“Failure to prevent uninvited (or unknown) guests from gaining access to the payment system will subject financial industry participants to substantial fines and penalties, including restrictions on participating in the payments industry, individual fines, and bans from the business for a period of time (from months to a lifetime),” the PCI Compliance Guide warns.
Of course, there are plenty of illegal transaction schemes that occur on a regular basis, and illegitimate businesses trying to front their business as something else in order to process transactions. Those types of schemes are easier to spot from an outsider’s perspective, but can be difficult to separate yourself from if you’re already doing business with them. Even when unaware of the illegal activity, having the payment pass through your system, or through the right payment API and software platform, can be enough to get you linked to a sticky situation your business doesn’t want to be involved in.
How Business Can Help Avoid This Pitfall — And Focus On Boosting Revenue
While you would expect your payment processor to be up-to-speed with keeping your business protected from these types of schemes, you can’t always be sure about the same practices with the companies you conduct business with. Or, the customers you accept payments from.
That’s why working with a company who enables the right payments products can help you identify how to properly manage your merchant processing accounts, payment processing and the right payment API tools to keep your business safe and compliant. This means your company can focus its efforts on growing its revenue stream — instead of worrying about if you’re facilitating payments illegally, and the repercussion that you may face as a result.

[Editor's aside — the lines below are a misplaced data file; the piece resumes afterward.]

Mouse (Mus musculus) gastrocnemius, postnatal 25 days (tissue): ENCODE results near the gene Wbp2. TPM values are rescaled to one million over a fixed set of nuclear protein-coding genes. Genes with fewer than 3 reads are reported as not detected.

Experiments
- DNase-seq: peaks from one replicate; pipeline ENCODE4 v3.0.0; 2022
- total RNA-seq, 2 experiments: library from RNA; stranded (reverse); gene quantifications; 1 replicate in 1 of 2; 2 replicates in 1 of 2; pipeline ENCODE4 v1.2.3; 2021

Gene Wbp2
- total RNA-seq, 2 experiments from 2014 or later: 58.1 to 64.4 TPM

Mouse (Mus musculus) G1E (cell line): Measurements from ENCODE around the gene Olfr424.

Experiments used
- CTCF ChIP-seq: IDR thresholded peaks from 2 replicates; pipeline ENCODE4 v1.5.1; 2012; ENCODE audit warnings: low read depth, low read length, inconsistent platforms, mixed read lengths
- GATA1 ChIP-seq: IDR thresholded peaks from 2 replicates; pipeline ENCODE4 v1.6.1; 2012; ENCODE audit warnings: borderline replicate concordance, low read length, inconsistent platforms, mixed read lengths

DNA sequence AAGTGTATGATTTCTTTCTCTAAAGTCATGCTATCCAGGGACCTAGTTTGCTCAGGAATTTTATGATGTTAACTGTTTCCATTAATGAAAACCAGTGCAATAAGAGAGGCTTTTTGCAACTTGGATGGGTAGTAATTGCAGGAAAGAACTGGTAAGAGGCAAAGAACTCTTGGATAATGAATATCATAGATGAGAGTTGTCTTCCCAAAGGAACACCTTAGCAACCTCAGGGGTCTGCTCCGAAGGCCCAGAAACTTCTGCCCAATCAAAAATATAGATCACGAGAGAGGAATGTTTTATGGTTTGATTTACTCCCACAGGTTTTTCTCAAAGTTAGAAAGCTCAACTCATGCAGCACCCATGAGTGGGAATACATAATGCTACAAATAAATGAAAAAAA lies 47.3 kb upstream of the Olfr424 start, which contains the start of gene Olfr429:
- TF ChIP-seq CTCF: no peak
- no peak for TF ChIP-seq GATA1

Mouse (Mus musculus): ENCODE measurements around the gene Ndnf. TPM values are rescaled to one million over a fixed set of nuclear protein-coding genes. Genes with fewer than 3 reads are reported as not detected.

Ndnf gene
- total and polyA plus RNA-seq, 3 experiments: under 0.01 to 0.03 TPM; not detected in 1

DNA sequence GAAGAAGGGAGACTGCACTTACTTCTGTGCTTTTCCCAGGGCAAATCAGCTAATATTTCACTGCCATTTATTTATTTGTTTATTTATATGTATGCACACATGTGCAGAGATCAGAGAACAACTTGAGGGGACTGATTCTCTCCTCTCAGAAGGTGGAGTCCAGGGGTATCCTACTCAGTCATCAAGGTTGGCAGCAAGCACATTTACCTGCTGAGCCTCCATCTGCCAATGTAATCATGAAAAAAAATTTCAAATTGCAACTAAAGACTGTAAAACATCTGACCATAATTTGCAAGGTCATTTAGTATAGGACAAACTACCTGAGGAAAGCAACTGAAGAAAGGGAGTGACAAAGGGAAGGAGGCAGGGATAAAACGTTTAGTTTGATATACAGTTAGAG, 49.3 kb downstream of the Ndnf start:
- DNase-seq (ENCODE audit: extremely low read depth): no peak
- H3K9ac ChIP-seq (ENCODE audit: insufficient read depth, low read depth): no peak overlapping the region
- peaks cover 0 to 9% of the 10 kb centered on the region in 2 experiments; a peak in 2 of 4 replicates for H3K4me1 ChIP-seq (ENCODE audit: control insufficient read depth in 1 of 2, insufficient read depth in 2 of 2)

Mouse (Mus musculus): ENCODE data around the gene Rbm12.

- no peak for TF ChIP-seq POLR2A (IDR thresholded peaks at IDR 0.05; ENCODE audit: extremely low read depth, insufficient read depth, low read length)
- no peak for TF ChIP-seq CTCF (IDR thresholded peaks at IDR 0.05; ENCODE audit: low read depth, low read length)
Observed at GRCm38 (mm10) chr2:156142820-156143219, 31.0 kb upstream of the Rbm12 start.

By now, you’re probably already starting to think twice about the systems and protocols you have in place, or are considering what type of payment API you are using to facilitate payments on your own platforms, and between your customers. Taking a second chance to review your software platforms and systems in place is always a good measure to ensure you are staying up-to-date and protecting your business.
Your business shouldn’t be scared into worrying about if they are conducting unlawful payments processing. But you should be educated and provided with the right tools, products and processes to know you’re keeping your business fully protected, while still being able to evolve and grow your customer base. Businesses can’t tackle payments processing and payments facilitating alone, nor should they have to since there are a plethora of options for businesses to lean on.
Becoming a payment facilitator doesn’t have to come with unnecessary risk — unless you’re ignoring obvious red flags that come from businesses you may be processing transactions with (like the examples mentioned above). In fact, there are many businesses that could benefit from facilitating payments, managing their own payment API and taking control over their payments experience.
Having power over your own products provides flexibility in how you manage payments facilitation, which means you’re more likely handle payments without putting your business at risk. In turn, your company can increase its revenue stream, better retain its customer base and focus on business development.
There are many companies that are ideal customers for being a payment facilitator, and perhaps that applies to your business. But all business owners must ensure they are relying on the right partners, the right tools, the right payment API and the right security protocols that flag suspicious or unwanted activity interfering with your legitimate payments activity. Otherwise, you risk being part of a growing illegal payments scheme, without even realizing you’re doing anything wrong.
Anna Lothson is a content contributor for Payline Data. She previously wrote for PYMNTS.com, as a Sr. Content Producer, where she focused on financial services and payments innovation, fraud and security, emerging payments, and FinTech news, research and thought-leadership content across the payments industry.